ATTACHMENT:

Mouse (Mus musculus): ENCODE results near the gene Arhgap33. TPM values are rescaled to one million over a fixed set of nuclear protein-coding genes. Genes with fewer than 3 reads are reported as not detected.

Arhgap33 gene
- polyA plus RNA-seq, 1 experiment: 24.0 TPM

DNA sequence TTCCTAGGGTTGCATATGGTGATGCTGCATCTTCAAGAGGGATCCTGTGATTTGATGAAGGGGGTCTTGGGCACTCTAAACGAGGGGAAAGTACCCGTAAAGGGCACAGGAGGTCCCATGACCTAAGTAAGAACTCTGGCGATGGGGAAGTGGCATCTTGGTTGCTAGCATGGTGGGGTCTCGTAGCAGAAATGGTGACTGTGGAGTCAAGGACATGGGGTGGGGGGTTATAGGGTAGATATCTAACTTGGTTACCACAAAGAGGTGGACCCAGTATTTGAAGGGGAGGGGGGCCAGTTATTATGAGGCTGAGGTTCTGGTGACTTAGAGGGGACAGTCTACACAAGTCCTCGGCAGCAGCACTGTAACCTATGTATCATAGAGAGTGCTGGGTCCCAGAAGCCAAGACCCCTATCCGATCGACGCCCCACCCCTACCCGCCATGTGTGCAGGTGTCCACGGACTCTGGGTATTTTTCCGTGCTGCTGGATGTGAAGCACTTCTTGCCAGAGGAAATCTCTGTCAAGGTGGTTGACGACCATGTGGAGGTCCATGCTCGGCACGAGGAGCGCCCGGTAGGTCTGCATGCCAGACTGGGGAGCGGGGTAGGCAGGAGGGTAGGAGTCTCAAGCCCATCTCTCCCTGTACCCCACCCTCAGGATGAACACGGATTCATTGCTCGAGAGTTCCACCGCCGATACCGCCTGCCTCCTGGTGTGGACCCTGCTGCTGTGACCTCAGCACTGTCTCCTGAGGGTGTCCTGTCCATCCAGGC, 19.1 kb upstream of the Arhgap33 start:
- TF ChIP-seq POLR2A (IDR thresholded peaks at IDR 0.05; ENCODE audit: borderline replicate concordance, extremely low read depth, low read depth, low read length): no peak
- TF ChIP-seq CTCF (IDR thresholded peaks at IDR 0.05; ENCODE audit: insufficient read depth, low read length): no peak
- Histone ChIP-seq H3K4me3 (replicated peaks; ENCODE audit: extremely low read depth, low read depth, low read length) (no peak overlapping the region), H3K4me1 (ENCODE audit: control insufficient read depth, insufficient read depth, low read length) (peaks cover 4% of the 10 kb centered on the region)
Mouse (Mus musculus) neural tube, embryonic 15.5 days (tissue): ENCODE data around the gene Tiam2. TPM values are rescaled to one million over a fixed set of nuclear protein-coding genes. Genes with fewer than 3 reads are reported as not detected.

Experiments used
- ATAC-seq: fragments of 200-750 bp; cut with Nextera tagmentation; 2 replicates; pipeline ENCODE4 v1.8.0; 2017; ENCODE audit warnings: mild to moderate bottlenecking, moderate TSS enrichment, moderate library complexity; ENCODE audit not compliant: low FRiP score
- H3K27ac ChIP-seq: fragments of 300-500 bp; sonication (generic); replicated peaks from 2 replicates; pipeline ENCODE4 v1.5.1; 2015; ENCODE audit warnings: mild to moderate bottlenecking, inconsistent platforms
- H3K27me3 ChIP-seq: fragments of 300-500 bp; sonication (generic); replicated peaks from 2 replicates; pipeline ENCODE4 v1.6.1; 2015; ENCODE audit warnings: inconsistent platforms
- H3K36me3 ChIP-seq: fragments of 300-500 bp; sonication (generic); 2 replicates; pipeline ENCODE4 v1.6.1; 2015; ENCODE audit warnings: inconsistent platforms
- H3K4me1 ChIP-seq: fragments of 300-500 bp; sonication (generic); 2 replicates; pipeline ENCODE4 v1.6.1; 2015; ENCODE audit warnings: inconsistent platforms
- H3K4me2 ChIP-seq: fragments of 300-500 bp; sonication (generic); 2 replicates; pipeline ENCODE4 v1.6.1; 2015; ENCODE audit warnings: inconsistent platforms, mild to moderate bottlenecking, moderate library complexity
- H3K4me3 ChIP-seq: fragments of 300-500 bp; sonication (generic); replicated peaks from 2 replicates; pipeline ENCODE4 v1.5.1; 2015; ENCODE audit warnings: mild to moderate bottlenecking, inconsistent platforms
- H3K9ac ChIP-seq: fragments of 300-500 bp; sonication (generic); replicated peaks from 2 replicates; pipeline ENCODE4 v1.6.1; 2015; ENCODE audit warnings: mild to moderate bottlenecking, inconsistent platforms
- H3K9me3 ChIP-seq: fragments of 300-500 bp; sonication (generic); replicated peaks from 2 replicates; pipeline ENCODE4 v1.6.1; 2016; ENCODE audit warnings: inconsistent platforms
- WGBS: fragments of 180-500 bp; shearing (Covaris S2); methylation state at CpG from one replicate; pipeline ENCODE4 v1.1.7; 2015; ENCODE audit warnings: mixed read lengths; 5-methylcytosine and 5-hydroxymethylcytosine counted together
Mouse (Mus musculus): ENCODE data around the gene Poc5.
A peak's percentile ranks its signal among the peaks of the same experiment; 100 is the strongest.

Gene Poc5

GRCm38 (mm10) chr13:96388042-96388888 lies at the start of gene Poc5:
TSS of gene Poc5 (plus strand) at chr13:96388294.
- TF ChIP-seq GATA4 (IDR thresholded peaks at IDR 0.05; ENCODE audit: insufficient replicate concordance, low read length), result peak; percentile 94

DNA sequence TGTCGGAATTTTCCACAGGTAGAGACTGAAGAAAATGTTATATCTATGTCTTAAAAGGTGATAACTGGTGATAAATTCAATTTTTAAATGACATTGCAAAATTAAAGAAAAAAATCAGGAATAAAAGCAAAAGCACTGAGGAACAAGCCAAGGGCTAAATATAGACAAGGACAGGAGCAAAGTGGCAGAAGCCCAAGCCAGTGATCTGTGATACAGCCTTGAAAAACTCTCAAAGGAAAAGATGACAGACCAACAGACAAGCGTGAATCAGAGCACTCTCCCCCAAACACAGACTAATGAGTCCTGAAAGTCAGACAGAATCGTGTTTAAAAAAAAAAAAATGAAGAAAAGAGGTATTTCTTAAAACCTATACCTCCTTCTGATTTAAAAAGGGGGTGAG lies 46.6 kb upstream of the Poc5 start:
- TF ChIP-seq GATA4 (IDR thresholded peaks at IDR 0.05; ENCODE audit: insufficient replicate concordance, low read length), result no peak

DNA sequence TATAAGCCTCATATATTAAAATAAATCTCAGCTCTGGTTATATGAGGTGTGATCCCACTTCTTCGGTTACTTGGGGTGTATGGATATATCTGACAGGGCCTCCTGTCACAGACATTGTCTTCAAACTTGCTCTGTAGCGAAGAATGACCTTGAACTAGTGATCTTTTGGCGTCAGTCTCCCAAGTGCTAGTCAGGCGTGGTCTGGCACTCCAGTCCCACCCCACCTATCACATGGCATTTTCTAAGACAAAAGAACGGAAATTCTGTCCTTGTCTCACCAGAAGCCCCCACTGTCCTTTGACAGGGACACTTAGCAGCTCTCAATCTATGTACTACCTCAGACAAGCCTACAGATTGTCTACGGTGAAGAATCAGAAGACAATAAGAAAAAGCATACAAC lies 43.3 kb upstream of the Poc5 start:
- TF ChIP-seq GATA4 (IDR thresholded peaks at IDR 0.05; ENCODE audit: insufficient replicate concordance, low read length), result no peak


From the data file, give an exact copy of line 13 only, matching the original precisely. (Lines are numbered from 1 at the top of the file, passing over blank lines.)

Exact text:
- H3K36me3 ChIP-seq: fragments of 300-500 bp; sonication (generic); 2 replicates; pipeline ENCODE4 v1.6.1; 2015; ENCODE audit warnings: inconsistent platforms